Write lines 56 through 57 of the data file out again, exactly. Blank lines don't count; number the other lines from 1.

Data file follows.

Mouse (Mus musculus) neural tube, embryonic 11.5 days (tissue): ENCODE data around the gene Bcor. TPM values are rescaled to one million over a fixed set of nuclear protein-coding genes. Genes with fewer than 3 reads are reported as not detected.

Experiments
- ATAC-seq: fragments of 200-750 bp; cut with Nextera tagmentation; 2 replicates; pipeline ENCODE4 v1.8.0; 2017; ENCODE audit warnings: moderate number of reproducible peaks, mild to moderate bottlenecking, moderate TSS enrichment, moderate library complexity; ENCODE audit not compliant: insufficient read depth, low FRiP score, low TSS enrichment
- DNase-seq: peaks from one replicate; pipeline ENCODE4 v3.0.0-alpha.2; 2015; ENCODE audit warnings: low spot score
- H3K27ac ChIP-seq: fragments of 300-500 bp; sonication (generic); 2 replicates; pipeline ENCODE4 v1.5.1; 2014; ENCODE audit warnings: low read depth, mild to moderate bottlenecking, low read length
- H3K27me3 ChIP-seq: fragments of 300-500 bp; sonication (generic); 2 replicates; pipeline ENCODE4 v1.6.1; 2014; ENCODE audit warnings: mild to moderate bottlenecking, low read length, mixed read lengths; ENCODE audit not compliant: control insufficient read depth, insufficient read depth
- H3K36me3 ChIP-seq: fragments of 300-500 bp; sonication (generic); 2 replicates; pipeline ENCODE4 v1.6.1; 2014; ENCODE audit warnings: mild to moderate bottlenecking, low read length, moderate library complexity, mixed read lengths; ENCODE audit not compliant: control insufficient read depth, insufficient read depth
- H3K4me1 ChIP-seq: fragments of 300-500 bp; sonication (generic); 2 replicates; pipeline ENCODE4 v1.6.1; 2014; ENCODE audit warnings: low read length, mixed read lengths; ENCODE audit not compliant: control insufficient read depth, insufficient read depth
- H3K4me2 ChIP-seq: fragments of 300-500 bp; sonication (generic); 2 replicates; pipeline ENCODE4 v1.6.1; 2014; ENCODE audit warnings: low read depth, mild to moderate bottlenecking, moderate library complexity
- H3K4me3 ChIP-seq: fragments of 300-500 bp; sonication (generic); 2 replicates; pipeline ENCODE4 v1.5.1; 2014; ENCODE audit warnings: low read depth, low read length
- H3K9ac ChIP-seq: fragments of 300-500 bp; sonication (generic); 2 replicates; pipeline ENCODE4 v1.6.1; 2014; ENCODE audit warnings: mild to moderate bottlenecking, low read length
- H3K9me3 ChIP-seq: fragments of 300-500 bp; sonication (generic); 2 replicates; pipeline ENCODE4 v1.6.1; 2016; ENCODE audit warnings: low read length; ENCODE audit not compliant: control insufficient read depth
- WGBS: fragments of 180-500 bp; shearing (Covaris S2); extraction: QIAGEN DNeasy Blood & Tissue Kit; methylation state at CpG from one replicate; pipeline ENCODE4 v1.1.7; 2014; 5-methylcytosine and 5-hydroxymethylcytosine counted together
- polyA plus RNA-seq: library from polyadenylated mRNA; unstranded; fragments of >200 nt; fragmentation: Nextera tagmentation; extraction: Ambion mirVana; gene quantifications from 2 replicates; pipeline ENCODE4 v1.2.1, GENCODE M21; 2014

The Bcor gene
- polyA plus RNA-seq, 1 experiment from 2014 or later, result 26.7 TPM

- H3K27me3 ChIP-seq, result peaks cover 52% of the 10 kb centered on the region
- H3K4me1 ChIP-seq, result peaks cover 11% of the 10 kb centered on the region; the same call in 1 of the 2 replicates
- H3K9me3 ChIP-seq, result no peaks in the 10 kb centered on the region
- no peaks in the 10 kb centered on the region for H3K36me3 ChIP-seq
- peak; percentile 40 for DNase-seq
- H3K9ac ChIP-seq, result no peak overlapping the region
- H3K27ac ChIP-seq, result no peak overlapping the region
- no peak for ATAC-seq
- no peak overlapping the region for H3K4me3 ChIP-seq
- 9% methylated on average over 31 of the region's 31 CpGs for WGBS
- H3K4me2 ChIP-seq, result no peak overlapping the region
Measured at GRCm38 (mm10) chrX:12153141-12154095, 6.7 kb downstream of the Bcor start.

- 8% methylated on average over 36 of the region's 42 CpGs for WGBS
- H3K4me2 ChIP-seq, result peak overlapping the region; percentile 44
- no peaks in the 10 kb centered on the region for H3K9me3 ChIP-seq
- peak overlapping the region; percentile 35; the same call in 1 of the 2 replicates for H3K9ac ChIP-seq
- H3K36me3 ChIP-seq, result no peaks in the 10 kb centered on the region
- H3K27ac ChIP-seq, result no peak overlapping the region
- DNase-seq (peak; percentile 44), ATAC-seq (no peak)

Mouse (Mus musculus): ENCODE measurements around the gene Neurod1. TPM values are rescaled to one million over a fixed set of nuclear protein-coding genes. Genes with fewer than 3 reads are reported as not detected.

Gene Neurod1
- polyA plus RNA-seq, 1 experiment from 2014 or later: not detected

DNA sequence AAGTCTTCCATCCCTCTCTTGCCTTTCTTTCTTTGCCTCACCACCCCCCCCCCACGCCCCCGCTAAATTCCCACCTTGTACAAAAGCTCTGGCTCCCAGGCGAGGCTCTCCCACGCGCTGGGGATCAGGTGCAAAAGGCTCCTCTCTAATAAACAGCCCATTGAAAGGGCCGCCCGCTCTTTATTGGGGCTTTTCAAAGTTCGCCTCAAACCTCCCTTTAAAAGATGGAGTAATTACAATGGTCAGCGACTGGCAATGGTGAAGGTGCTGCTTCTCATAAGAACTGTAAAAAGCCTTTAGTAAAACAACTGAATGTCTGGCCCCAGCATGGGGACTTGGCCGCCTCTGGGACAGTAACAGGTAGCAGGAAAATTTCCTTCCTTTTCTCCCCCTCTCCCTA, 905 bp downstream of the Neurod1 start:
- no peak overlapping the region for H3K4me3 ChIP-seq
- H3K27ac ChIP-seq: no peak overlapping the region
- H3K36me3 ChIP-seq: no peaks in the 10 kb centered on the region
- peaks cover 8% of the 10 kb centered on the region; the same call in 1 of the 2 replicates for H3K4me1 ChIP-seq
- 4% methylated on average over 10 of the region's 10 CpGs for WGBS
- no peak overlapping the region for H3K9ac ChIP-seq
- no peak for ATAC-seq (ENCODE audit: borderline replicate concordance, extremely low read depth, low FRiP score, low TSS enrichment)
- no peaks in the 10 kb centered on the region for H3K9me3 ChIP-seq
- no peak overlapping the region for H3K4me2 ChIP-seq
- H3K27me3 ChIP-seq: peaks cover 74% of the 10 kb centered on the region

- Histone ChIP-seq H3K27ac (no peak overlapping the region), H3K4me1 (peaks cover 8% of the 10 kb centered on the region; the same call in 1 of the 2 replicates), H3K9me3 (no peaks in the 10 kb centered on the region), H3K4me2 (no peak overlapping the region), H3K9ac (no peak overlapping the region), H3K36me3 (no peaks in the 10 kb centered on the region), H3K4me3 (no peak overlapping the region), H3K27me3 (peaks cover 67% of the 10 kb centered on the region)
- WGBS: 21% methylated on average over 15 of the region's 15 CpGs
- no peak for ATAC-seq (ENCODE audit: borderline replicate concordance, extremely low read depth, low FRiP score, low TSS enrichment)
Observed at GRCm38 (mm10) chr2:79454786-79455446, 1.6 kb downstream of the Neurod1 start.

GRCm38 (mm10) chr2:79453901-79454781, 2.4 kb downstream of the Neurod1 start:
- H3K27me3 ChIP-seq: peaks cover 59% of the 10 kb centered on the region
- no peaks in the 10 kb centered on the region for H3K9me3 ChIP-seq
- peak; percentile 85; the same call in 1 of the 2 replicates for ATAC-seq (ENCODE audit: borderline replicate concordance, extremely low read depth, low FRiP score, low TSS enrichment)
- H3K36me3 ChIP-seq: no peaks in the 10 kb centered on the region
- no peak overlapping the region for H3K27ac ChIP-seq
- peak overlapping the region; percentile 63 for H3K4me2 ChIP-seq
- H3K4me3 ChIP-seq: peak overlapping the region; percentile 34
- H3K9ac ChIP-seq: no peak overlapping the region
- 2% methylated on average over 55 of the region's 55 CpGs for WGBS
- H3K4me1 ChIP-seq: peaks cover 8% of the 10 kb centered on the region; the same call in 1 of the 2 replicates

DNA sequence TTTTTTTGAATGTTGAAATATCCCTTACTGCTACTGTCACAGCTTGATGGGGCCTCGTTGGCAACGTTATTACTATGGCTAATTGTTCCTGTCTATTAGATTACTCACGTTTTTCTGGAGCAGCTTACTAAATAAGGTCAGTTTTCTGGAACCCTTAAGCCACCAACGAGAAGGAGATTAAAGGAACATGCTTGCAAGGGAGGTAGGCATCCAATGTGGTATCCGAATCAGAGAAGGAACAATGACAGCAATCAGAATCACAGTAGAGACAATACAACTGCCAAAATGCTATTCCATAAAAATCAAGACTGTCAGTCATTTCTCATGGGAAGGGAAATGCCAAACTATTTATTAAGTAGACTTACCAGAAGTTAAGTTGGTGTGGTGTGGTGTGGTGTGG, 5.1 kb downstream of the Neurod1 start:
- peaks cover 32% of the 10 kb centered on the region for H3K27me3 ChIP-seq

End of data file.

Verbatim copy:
- no peaks in the 10 kb centered on the region for H3K9me3 ChIP-seq
- peak; percentile 85; the same call in 1 of the 2 replicates for ATAC-seq (ENCODE audit: borderline replicate concordance, extremely low read depth, low FRiP score, low TSS enrichment)